Typically, genetic diagnostics of neurodevelopmental disorders with epilepsy (NDDE) focus on children. This means there is a dearth of data when it comes to adult patients with epilepsy. However, a study that was recently published in Genetics in Medicine looked at the genetic associations of NDDE in adults, as well as elderly patients.
How Did The Study Work?
The researchers had 150 patients with NDDE go through traditional karyotyping, as well as chromosomal microarray, FMR1 testing, and panel sequencing. When there were remaining unsolved cases, they had exome sequencing performed. In 71 of the patients, the researchers found likely pathogenic variants.
In most of the cases, they found that there were mainly “single-nucleotide variants, with 23 cases of disease-causing copy number and one case of fragile X syndrome.” In seven of the patients, they identified multiple independent genetic diagnoses. The researchers observed an association “between diagnostic yield and severity of intellectual disability.”
In the case of patients that had potentially related events early in their life that couldn’t conclusively be connected to their disorder, the yield was 58.3%. The information that the researchers learned about the patients showed that successful phenotyping could provide doctors with a lot more data.
In 32 of 71 patients who had an NDDE diagnosis, it was found that there should be a more detailed evaluation when it comes to the specific comorbidities. This “involved screening for disease-associated malformations and/or cardiac arrhythmias and/or potential tumor predispositions that had previously been associated with the respective disorder—even if the individual evidence remained low.”
The researchers found that their diagnostic yield of 47.3% is much higher than what was found with previously published studies. In other studies, around 23% of the panel-based approaches focused mainly on SNVs and disregarded CNVs.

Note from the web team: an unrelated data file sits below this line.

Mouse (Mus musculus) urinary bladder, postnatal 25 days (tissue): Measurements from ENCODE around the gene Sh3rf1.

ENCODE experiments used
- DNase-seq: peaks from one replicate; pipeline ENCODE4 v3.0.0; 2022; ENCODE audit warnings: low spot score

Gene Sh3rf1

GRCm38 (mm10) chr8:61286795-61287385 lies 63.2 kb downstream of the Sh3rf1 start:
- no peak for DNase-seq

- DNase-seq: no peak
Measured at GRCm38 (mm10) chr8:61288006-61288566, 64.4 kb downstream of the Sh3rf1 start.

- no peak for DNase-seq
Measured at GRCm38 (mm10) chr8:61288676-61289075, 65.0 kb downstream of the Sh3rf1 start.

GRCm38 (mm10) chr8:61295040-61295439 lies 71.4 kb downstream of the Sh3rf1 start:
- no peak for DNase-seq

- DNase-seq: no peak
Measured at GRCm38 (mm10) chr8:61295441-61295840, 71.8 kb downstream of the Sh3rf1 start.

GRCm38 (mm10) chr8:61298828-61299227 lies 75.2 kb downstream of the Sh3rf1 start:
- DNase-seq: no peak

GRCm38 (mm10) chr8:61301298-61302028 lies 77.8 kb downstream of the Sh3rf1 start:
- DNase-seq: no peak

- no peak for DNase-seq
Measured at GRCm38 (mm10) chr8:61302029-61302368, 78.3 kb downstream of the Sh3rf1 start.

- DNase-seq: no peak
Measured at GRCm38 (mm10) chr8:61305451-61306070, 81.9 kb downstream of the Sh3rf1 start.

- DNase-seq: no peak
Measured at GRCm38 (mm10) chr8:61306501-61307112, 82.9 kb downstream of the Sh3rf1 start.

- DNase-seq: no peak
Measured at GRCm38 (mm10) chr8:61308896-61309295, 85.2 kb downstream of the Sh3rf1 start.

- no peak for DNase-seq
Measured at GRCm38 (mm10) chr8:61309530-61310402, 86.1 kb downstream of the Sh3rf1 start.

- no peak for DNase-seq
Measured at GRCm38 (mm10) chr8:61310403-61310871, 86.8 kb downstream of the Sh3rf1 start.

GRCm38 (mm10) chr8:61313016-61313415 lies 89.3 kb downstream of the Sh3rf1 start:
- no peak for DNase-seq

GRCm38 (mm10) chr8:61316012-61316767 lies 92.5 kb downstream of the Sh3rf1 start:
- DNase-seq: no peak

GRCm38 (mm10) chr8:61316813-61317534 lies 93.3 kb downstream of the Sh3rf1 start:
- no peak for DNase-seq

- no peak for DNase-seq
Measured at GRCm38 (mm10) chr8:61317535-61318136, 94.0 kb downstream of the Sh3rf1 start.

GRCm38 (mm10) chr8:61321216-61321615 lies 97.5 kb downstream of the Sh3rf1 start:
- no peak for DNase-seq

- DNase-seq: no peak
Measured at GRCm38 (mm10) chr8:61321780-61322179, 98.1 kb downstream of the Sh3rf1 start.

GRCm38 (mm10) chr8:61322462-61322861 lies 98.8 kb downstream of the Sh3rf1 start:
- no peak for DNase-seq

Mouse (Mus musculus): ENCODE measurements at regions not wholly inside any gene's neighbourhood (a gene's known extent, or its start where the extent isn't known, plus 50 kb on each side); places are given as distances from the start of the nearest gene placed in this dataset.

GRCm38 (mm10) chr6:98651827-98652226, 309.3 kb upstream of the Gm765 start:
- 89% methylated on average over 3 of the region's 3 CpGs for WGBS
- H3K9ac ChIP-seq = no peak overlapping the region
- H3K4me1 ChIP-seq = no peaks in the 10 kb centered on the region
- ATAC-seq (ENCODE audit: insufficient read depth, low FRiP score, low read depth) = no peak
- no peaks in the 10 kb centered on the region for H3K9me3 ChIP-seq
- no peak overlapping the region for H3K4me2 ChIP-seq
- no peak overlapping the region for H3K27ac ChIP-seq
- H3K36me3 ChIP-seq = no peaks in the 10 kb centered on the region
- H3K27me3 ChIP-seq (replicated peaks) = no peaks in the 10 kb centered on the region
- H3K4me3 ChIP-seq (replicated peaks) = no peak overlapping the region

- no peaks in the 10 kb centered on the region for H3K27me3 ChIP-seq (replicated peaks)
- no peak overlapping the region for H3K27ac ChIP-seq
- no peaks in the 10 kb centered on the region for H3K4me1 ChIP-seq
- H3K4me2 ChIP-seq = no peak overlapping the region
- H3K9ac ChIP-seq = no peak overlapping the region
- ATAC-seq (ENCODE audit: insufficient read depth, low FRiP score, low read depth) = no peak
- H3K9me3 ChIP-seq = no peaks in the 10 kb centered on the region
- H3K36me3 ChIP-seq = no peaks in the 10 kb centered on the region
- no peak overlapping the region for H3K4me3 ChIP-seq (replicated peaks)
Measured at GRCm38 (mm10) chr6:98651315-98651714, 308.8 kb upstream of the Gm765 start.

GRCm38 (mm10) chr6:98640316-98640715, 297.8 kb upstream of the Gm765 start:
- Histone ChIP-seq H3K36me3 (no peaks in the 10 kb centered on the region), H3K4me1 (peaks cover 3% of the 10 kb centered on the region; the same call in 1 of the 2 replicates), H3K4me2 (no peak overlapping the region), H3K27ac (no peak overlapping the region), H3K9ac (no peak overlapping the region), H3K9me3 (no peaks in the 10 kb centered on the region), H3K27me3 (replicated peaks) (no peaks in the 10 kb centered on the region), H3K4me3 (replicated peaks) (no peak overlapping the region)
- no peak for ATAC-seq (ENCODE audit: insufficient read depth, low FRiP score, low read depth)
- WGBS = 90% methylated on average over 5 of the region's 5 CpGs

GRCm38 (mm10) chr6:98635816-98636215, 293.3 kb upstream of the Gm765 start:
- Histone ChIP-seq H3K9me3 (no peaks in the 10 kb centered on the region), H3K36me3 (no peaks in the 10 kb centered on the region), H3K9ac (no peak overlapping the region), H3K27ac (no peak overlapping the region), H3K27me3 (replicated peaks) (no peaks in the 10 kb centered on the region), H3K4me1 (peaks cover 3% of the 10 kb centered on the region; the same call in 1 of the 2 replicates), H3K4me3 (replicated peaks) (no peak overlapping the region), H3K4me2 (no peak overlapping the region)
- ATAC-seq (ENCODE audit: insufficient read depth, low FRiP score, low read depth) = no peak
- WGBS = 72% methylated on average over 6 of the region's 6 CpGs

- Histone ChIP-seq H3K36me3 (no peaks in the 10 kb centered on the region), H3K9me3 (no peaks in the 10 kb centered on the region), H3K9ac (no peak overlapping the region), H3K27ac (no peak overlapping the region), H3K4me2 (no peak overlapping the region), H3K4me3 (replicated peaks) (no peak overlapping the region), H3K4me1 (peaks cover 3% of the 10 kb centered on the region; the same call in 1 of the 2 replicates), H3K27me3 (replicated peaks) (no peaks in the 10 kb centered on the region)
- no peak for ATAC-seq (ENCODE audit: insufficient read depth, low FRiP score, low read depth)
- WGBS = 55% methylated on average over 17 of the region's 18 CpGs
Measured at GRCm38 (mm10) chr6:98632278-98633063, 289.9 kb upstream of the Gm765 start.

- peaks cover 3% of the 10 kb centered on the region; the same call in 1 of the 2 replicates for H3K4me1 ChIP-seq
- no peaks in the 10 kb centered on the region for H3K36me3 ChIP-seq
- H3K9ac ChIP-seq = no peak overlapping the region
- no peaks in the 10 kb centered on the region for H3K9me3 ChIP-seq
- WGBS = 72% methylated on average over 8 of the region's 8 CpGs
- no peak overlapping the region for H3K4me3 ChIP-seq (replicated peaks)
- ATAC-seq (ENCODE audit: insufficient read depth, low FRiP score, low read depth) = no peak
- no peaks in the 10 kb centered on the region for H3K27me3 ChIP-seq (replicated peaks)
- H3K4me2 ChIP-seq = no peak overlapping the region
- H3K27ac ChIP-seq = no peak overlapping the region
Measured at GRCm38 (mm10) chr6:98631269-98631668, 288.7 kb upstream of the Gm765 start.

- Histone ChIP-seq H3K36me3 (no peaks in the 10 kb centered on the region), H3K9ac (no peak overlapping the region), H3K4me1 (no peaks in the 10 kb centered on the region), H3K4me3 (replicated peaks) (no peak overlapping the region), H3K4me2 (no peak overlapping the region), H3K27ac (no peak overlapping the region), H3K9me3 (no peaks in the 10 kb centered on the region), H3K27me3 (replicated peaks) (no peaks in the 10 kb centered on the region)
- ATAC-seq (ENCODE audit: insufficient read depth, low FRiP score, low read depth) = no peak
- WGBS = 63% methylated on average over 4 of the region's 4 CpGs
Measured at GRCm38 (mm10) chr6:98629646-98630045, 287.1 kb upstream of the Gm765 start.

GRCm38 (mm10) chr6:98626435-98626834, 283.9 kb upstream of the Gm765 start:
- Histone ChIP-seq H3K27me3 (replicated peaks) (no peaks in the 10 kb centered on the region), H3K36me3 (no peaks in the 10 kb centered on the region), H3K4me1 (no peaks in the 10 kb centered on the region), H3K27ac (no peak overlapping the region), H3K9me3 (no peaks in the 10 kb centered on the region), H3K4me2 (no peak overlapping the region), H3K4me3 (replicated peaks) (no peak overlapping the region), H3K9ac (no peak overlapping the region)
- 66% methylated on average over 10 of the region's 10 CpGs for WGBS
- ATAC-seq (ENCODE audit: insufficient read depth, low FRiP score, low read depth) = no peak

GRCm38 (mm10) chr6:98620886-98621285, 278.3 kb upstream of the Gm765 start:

The researchers found that the panel/exome sequencing had the highest yield and should be considered as first-tier diagnostics for NDDE. Additionally, it will be capable of detecting most alterations that are typically revealed with conventional genetic testing methods including CMA and cytogenetic karyotyping.
Why Epilepsy Research is Difficult
Although there is more research on epilepsy today than there has been in the past, researchers are still trying to get a good handle on the disease. It is hard to research because it is difficult to pin down. There aren’t just one or two types of epilepsy. There are many, and it can affect people differently. There are forms of epilepsy that are found in children, epilepsy in adults, seizures caused by accidents, etc. Therefore, there need to be multiple areas of research, all of which can chip away at the mystery of epilepsy. The goals are to get a better understanding of the disease and the way it manifests and to find better ways to treat patients and provide them with the help they need. Genetic testing of adults who have NDDE is an important aspect of this research.
Why Studying Adult and Elderly Patients With NDDE is Important
As mentioned earlier, the research on adult and elderly patients in this particular area is limited. The researchers who conducted the study believe that genetic testing of individuals with NDDE can have a “direct implication on therapy—even in adult and elderly patients.” As more and more evidence on the approaches that are being used and implemented by researchers and doctors is gathered, it could mean that more patients will be able to benefit from the successes. The researchers encourage clinicians to consider genetic testing with their adult and elderly patients. It could help them find better, workable treatments that could work well for them.